What mode do you shoot in?

Discussion in 'Photographic Discussions' started by AlexGavillan, Aug 11, 2018.

  1. AlexGavillan

    AlexGavillan TPF Noob!

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    Hey guys,

    Me again :) curious to know what mode some of you shoot in, from beginner to paid professional. I have no problem shooting in manual mode, I'm confident enough on how to read the light meter, histogram, etc. To get the proper exposure. I was reading an article earlier this week and there were some pros saying they shoot in shutter priority, aperture priority, etc. So they don't miss the moment.

    When I first started I was in aperture priority almost all the time, while learning about exposure, the different metering modes, etc but once I understood that, I switched to manual mode to have better control over my photos .

    So... I bring this up mainly because I do find myself adjusting shutter speed a lot when shooting outdoors and shadows come into play or clouds (ISO set to lowest if possible and I set the aperture to what I want to shoot at) and I can see missing certain shots as a real thing. I don't have a studio so I can see where one can control lighting, etc shooting in manual is easier or just makes more sense. . I have a kid so most of my stuff is outdoors, lots of movement and ever changing light.

    I'm not looking for a "hey you should shoot in X" just curious what all of you shoot in and if that changes based on the situation.

    Alex


     
  2. john.margetts

    john.margetts No longer a newbie, moving up!

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    Where both aperture and shutter speed are important (ie wildlife) I use manual mode with auto ISO and one stop EC. For everything else I use aperture priority mode.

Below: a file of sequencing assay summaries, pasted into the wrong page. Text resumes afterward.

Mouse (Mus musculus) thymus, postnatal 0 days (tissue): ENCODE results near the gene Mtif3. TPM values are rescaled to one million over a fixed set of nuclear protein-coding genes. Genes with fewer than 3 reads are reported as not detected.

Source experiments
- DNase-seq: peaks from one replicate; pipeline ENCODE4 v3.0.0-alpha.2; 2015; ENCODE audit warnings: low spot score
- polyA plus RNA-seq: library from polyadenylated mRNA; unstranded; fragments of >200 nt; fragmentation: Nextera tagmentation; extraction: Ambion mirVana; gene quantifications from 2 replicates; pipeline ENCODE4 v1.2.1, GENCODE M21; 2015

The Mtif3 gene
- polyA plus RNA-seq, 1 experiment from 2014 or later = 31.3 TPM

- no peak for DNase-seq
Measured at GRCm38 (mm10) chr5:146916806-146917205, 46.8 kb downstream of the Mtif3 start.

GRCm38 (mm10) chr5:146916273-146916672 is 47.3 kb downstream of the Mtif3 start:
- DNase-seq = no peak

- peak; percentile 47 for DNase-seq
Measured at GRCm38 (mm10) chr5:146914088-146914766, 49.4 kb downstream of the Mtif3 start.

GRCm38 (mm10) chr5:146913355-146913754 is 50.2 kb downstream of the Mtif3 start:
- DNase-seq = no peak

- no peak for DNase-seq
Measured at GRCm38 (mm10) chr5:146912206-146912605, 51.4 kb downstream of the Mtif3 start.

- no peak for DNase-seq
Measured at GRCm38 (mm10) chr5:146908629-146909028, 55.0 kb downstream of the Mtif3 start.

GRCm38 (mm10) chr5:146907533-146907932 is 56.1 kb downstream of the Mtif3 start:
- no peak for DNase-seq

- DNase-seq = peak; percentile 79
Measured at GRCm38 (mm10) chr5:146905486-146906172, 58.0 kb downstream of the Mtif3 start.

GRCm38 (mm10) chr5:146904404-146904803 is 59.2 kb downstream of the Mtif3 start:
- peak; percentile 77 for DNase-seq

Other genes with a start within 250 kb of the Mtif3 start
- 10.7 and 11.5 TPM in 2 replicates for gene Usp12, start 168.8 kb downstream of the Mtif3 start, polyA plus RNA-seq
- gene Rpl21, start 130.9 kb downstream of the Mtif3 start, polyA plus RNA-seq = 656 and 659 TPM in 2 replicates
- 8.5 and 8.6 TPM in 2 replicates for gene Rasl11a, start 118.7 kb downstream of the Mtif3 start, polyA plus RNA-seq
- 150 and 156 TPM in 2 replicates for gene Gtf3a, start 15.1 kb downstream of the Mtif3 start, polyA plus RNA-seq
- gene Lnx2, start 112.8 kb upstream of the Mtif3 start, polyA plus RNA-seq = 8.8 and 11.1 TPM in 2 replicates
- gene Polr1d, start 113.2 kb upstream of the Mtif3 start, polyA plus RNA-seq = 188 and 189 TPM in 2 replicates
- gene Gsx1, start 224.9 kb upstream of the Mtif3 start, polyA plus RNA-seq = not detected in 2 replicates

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  3. 480sparky

    480sparky Chief Free Electron Relocator Supporting Member

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    I shoot in manual mode with auto ISO. I choose the aperture and shutter speed I want for the image and the camera picks the ISO needed for 'correct' exposure. That works 98% of the time for me. For the other 2%, I just turn off the auto ISO and set all three parameters manually.
     
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  4. tirediron

    tirediron Watch the Birdy! Staff Member Supporting Member

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    All of them, as appropriate. If motion control is important (speed events), then shutter priority. If DoF is important (large groups), then aperture priority. When the conditions aren't ideal, or I want to achieve something particular (backlight) then manual. In general, I try and leave my bodies in 'P', so that if I have to grab one and shoot in a hurry, then I'm reasonably assured of getting a usable image.
     
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  5. SquarePeg

    SquarePeg hear me roar Staff Member Supporting Member

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    Same as above I set aperture and shutter speed to meet my needs and use auto ISO (max set to 12800). I use EC to tweak the exposure. Spot or matrix metering depending on the subject and light. I rarely, if ever, shoot in any other way but...

    If I really want low ISO (portraits), I’ll set that too and let shutter speed be my variable.
     
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  6. AlexGavillan

    AlexGavillan TPF Noob!